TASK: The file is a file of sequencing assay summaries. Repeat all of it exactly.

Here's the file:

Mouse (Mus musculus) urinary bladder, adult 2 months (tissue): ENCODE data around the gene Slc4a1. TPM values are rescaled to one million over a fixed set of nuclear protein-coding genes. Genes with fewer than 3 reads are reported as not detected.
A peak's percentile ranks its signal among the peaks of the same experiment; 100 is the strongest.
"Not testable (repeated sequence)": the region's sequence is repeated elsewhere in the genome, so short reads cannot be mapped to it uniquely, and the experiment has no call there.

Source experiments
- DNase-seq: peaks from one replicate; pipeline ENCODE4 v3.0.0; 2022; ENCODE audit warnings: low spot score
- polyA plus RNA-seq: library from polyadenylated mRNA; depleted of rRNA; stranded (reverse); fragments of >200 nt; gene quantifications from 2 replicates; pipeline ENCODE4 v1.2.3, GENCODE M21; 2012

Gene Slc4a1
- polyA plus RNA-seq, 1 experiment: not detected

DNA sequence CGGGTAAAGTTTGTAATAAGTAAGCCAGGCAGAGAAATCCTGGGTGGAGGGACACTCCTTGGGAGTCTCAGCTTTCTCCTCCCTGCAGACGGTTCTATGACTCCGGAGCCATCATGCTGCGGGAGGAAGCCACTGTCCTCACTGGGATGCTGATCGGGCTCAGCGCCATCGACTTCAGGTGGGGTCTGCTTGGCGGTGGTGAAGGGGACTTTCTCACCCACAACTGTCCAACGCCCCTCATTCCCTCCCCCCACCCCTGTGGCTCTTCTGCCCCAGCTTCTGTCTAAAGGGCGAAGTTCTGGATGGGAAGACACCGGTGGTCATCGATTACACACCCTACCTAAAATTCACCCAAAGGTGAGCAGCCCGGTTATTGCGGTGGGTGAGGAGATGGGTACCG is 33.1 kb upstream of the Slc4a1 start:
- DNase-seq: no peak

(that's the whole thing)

Mouse (Mus musculus) urinary bladder, adult 2 months (tissue): ENCODE data around the gene Slc4a1. TPM values are rescaled to one million over a fixed set of nuclear protein-coding genes. Genes with fewer than 3 reads are reported as not detected.
A peak's percentile ranks its signal among the peaks of the same experiment; 100 is the strongest.
"Not testable (repeated sequence)": the region's sequence is repeated elsewhere in the genome, so short reads cannot be mapped to it uniquely, and the experiment has no call there.

Source experiments
- DNase-seq: peaks from one replicate; pipeline ENCODE4 v3.0.0; 2022; ENCODE audit warnings: low spot score
- polyA plus RNA-seq: library from polyadenylated mRNA; depleted of rRNA; stranded (reverse); fragments of >200 nt; gene quantifications from 2 replicates; pipeline ENCODE4 v1.2.3, GENCODE M21; 2012

Gene Slc4a1
- polyA plus RNA-seq, 1 experiment: not detected

DNA sequence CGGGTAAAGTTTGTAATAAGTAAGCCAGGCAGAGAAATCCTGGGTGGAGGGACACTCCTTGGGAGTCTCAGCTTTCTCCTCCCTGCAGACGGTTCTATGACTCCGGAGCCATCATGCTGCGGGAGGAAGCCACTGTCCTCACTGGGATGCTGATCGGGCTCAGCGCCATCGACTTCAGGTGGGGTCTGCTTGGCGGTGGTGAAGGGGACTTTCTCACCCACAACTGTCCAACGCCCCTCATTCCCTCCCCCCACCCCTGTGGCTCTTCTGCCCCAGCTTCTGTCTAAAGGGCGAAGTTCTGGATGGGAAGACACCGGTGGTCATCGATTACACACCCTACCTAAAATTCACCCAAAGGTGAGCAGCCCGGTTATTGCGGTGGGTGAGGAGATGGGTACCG is 33.1 kb upstream of the Slc4a1 start:
- DNase-seq: no peak